FDA “needs this money now” Specter says
WASHINGTON Sen. Arlen Specter, R-Pa., in a letter sent Tuesday to Health and Human Services secretary Michael Leavitt, accused the administration of hindering the appropriation of funds to the Food and Drug Administration. Funds that Specter claimed were necessary to “save lives.”
Specter’s letter stated that, while the additional $275 million amendment to the federal budget for fiscal year 2009 submitted Monday by the White House Office of Management and Budget was an effort to be applauded, the timing of the request will “undermine” Congress’ attempts to provide more immediate funds to FDA. “While I applaud the effort to provide additional dollars for protecting the food supply, assuring safer drugs and modernizing FDA buildings,” the letter read, “I do not understand the timing of this request.”
While Specter has been working to get an additional $275 million in FDA funding included in a fiscal 2008 supplemental appropriations bill—a figure FDA commissioner Andrew von Eschenbach had suggested would provide FDA adequate resources needed to protect the country’s health—he acknowledged that current debate could lead to the elimination of the FDA emergency funding portion from the bill. “Currently, negotiations are underway to reduce the domestic portion of the supplemental bill,” Specter wrote in his June 10 letter. “The FDA funding is among the items being discussed for elimination.”
“The submission of your budget amendment at this time undermines the work we have been doing to obtain these additional dollars on an expedited basis,” Specter continued, adding that by including the funds in next year’s budget instead of supporting the supplemental dollars in the fiscal 2008 budget means “no additional dollars will be available until March or April of 2009—at the earliest.”
The letter shows Specter’s frustration with what he views as a lack of urgency on the part of the administration to get the FDA additional funding this year. “The 81 deaths due to contaminated heparin and the one suspected death in the ongoing salmonella outbreak [linked to tomatoes] show that we cannot wait nine months to give FDA the resources needed to protect the public.”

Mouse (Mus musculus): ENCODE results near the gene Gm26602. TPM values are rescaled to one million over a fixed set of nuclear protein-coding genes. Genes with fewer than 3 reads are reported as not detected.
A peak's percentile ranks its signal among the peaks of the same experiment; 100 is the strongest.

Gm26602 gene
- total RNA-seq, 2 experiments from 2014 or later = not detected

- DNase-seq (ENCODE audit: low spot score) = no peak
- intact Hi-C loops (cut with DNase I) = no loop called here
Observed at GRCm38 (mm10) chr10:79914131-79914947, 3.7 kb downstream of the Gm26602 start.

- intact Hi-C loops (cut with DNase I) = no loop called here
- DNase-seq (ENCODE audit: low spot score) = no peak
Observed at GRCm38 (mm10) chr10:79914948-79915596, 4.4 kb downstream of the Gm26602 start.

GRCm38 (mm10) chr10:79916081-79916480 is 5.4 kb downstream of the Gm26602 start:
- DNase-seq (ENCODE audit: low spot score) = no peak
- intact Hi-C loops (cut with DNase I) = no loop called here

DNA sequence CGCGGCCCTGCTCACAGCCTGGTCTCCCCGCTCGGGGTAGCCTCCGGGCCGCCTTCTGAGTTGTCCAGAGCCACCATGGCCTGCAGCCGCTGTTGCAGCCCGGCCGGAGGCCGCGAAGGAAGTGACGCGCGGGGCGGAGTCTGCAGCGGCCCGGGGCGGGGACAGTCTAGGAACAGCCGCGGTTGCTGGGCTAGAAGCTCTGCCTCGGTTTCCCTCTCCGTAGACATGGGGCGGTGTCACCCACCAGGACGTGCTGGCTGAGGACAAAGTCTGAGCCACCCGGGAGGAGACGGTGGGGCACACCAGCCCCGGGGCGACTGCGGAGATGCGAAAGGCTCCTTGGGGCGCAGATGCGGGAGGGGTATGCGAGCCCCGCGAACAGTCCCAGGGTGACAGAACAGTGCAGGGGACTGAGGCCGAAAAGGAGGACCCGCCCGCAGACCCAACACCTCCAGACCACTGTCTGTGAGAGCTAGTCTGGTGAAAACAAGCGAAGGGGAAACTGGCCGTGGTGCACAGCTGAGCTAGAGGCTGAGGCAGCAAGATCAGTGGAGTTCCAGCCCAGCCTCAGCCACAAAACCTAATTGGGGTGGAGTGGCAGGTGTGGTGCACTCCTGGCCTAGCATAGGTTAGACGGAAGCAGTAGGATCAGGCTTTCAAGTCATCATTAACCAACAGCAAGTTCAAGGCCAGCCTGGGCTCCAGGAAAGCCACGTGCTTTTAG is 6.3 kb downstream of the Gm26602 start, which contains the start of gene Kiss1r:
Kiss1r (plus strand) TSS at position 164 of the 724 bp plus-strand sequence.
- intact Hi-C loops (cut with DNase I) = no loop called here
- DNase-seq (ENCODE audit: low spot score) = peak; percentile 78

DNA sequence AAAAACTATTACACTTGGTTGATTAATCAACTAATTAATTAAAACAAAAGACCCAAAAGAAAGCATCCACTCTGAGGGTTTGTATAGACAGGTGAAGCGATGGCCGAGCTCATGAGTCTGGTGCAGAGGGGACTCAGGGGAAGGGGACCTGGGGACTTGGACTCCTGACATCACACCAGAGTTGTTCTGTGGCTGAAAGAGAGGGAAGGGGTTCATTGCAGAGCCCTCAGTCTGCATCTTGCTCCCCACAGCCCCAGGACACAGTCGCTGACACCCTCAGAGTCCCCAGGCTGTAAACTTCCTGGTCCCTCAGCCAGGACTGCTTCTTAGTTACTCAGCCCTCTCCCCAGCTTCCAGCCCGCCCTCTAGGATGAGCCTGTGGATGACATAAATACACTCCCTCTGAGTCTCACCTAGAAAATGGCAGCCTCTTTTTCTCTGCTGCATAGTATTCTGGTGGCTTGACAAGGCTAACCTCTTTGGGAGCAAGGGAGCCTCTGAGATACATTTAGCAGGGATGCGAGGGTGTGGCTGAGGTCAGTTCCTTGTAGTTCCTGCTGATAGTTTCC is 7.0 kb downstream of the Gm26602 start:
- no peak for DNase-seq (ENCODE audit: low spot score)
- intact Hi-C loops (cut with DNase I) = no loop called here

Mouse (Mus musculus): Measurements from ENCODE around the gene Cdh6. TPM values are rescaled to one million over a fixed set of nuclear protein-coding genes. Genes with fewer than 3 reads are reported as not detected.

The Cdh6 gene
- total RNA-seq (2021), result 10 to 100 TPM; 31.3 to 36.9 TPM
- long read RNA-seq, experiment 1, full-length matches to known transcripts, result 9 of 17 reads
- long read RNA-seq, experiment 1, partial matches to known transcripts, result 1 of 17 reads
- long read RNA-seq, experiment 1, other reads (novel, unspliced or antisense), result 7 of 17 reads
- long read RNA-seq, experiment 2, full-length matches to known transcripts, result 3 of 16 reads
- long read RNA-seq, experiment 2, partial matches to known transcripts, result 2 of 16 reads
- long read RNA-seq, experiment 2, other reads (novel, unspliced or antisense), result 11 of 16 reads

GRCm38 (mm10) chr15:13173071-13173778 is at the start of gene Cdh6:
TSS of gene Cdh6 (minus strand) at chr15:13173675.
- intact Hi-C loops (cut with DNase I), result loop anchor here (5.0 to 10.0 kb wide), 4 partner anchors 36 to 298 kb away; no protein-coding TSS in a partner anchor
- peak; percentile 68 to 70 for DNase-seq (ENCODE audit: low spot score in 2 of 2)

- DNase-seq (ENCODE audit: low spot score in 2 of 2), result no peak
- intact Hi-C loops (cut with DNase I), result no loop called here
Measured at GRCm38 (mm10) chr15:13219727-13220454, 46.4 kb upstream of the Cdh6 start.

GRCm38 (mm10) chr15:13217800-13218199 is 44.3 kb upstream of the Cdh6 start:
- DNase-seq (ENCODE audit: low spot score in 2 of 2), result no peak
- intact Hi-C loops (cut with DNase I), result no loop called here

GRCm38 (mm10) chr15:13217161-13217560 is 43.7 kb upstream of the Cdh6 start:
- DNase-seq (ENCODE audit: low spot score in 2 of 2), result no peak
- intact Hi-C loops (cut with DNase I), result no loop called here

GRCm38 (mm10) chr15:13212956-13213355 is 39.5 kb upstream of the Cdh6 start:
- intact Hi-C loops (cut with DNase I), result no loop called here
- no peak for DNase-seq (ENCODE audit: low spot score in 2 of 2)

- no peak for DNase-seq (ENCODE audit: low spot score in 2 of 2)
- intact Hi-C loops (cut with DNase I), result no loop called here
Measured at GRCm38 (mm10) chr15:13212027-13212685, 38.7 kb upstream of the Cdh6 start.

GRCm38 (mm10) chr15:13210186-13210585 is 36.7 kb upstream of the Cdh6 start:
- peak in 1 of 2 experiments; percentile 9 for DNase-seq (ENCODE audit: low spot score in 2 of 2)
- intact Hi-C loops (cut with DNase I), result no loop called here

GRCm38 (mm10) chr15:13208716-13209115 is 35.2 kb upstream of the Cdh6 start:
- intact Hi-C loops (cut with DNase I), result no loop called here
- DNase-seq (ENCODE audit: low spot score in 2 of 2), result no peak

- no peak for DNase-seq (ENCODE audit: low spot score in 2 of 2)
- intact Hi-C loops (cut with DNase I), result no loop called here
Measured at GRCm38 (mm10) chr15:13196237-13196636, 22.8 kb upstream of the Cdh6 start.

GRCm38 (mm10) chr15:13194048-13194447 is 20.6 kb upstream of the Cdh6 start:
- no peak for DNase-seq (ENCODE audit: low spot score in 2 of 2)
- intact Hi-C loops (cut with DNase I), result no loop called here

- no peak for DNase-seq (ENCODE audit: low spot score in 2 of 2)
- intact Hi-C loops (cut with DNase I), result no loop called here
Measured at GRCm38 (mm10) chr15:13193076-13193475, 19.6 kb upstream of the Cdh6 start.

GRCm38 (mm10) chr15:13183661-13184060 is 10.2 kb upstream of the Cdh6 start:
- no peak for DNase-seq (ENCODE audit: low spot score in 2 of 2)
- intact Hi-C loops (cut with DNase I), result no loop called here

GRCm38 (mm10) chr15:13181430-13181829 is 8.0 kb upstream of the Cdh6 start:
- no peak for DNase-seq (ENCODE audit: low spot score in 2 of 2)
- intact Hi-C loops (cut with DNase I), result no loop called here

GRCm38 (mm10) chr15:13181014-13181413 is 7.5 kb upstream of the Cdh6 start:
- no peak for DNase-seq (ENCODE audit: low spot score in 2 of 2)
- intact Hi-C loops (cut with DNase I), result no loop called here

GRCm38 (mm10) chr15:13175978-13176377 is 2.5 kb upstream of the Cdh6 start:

Florida e-prescribing organization releases registered vendor list
JACKSONVILLE, Fla. ePrescribe Florida, an organization that assists pharmacies in adopting electronic prescription systems, released a list of registered vendor solutions Tuesday.
Registered vendors made the list by meeting a set of e-prescribing and patient-safety criteria, such as alerting customers about potential interactions between drugs and allergies, as well as meeting Medicare electronic prescription standards. The list of 13 vendors includes H2H Solutions, iScribe, MedPlus, Misys Healthcare Systems and NextGen Healthcare.
ePrescribe Florida comprises various pharmacies, physicians, insurers, health-care improvement organizations and other organizations and professionals.
Cephalon sues Watson over Fentora patent
NEW YORK Drug maker Cephalon alleges that Watson infringed on its patent by developing a generic equivalent to its drug, Fentora.
Fentora (fentanyl citrate) is used to treat pain in cancer patients and received approval from the Food and Drug Administration in September 2006.
Watson applied for FDA approval of its generic version in April. In response, Cephalon filed a lawsuit in the U.S. District Court for the District of Delaware on June 2, asserting that Watson had infringed on patents ‘604 and ‘590, both of which expire in 11 years.
Fentora recorded sales of $135 million in 2007.
The FDA has, however, granted approval for Watson’s application for a generic version of KV Pharmaceutical’s Micro-K Extencaps in 600 mg and 750 mg doses.
The company that is now Wyeth sold global rights and the trademark for Micro-K to KV for $36 million in 1999. Micro-K had sales of $80 between March 2007 and March 2008, according to IMS Health data.